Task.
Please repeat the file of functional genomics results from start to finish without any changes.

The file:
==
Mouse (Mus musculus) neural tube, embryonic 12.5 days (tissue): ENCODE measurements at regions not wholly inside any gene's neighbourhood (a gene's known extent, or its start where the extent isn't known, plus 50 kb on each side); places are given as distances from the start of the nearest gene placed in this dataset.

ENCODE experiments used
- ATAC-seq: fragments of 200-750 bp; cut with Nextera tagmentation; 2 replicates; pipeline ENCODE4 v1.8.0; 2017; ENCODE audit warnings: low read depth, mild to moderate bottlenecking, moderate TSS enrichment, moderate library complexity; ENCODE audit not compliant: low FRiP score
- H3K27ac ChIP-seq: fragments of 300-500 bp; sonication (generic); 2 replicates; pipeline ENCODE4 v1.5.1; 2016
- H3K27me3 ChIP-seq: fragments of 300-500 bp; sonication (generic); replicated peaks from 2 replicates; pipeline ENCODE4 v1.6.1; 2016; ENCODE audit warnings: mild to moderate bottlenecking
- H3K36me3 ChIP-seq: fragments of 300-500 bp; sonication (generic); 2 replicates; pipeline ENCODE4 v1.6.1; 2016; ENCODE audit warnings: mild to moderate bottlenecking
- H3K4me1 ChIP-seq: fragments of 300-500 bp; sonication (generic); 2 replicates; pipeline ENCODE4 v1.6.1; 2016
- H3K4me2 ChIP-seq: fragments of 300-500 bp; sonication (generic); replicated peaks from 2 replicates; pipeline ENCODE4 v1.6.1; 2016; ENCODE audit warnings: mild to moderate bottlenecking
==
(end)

Mouse (Mus musculus) neural tube, embryonic 12.5 days (tissue): ENCODE measurements at regions not wholly inside any gene's neighbourhood (a gene's known extent, or its start where the extent isn't known, plus 50 kb on each side); places are given as distances from the start of the nearest gene placed in this dataset.

ENCODE experiments used
- ATAC-seq: fragments of 200-750 bp; cut with Nextera tagmentation; 2 replicates; pipeline ENCODE4 v1.8.0; 2017; ENCODE audit warnings: low read depth, mild to moderate bottlenecking, moderate TSS enrichment, moderate library complexity; ENCODE audit not compliant: low FRiP score
- H3K27ac ChIP-seq: fragments of 300-500 bp; sonication (generic); 2 replicates; pipeline ENCODE4 v1.5.1; 2016
- H3K27me3 ChIP-seq: fragments of 300-500 bp; sonication (generic); replicated peaks from 2 replicates; pipeline ENCODE4 v1.6.1; 2016; ENCODE audit warnings: mild to moderate bottlenecking
- H3K36me3 ChIP-seq: fragments of 300-500 bp; sonication (generic); 2 replicates; pipeline ENCODE4 v1.6.1; 2016; ENCODE audit warnings: mild to moderate bottlenecking
- H3K4me1 ChIP-seq: fragments of 300-500 bp; sonication (generic); 2 replicates; pipeline ENCODE4 v1.6.1; 2016
- H3K4me2 ChIP-seq: fragments of 300-500 bp; sonication (generic); replicated peaks from 2 replicates; pipeline ENCODE4 v1.6.1; 2016; ENCODE audit warnings: mild to moderate bottlenecking